Our test car had 19 inch allows and on some of Dublin’s less than smooth roads you could feel the odd bit suspension jitter. On the open road the Ioniq 5 drove in a sublime manner. Dynamically the suspension loads up quite quickly and while the electric motor delivers brisk acceleration, and its rear heel drive delivers that lovely shove in the back feeling, the Ioniq 5 is not a sporty drive. Any hills on the route home will be enjoyed but twisty bits less so.
Rear wheel drive (RWD) and all wheel drive (AWD) versions are available. The Ioniq 5 is available in two battery sizes of 58kWh or 73kWh. The RWD Ioniq 5 has a single electric motor that pushes out 217hp and 350nm of torque. The standard battery Ioniq 5 delivers a GTI-like 0-100km time of 8.5 seconds in RWD form. AWD models are capable of quicker 0-100km times due to the added traction all four wheels driving deliver. The larger and more expensive 73kWh battery in the RWD model delivers the greatest range of up to 481km from a full charge.
The Ioniq 5 has an impressive 800v (inc. 400v) charging system that allows for truly rapid charging via its CCS charging socket (combo AC/DC). At a public fast charger the car can gulp down electricity quicker than most EVs and ultimately this saves users on down time – although this is the dearest form of electricity to buy. Charging at speeds up to 220kW at a DC ultra fast charging station can deliver 10%-80% in just 18 minutes in the long range 73kWh battery version. Hyundai quotes its 800v system in the long range Ioniq 5 has a capability of gaining 111km of range form just 5 minutes charging (88km in 58kWh version)!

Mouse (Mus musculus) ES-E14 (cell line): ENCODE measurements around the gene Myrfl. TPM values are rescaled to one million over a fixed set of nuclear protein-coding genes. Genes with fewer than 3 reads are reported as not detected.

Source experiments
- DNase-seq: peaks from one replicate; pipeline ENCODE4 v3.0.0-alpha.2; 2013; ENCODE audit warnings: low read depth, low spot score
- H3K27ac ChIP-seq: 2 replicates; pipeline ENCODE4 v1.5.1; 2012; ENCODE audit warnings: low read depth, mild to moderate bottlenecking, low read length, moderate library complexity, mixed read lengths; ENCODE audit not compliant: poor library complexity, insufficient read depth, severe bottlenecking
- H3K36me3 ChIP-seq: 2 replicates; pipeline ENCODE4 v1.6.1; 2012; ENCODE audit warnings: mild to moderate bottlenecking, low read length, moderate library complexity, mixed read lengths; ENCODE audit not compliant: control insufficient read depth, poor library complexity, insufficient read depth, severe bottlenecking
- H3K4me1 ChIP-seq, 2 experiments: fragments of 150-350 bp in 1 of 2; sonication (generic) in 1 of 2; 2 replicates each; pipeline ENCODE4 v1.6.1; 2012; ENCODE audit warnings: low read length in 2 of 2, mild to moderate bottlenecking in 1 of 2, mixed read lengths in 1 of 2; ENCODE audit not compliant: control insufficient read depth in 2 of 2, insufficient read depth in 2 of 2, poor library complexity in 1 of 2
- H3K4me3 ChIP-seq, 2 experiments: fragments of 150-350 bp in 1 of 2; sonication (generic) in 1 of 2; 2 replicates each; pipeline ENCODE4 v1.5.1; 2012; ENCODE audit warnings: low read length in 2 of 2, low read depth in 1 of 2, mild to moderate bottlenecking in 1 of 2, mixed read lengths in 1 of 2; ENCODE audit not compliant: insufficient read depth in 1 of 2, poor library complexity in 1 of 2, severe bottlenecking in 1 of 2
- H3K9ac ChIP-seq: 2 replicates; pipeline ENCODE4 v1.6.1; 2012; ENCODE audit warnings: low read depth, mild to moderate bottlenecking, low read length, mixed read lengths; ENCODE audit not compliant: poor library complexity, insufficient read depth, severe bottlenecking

The Ioniq 5 has an 11KW on-board charger that converts AC current to the battery’s DC power stored in the battery. During our test we averaged very impressive electricity consumption for a large EV of circa 18kW/100km. At a home EV wallbox Hyundai quotes a 5 hour charge (58kW)/ 6 hours 9 minutes (73kWh). Another feature we will see more of with EVs is vehicle to load (V2L) capability. The Ioniq 5 allows free use of its electrical power to charge any domestic electrical equipment while on the move. this can be done through a socket in the rear of the cabin or outside the car when stoped via a special adapter cable that plugs in to the CCS socket.
Ioniq 5 pricing in Ireland starts from €37,995 for the Executive grade on 19” wheels. Our test car is the Executive Plus from €40,995 with the Premium grade costing from €44,995. The Executive Plus RWD with the larger 73kWh costs from €48,995, The 73kWh Premium Plus RWD costs from €53,495. The range topper is the 73kWh Premium Plus AWD (20” wheels) costing from €64,995. The 73kWh AWD version has a combined power output of 306hp/605nm and is the quickest to 100km with a 0-100km/h of just 5.3 seconds.
Hyundai’s latest ‘SmartSense’ features to make the Ioniq 5 a particularly safe car to drive. Active safety systems include Forward Collision-Avoidance Assist (FCA), Blind-Spot Collision-Avoidance Assist (BCA), Intelligent Speed Limit Assist (ISLA), Driver Attention Warning (DAW), High Beam Assist (HBA), and more. Our test car featured Level 2 autonomous driving capability with adaptive cruise and lane keeping.
The Ioniq 5 EV is a shockingly impressive car.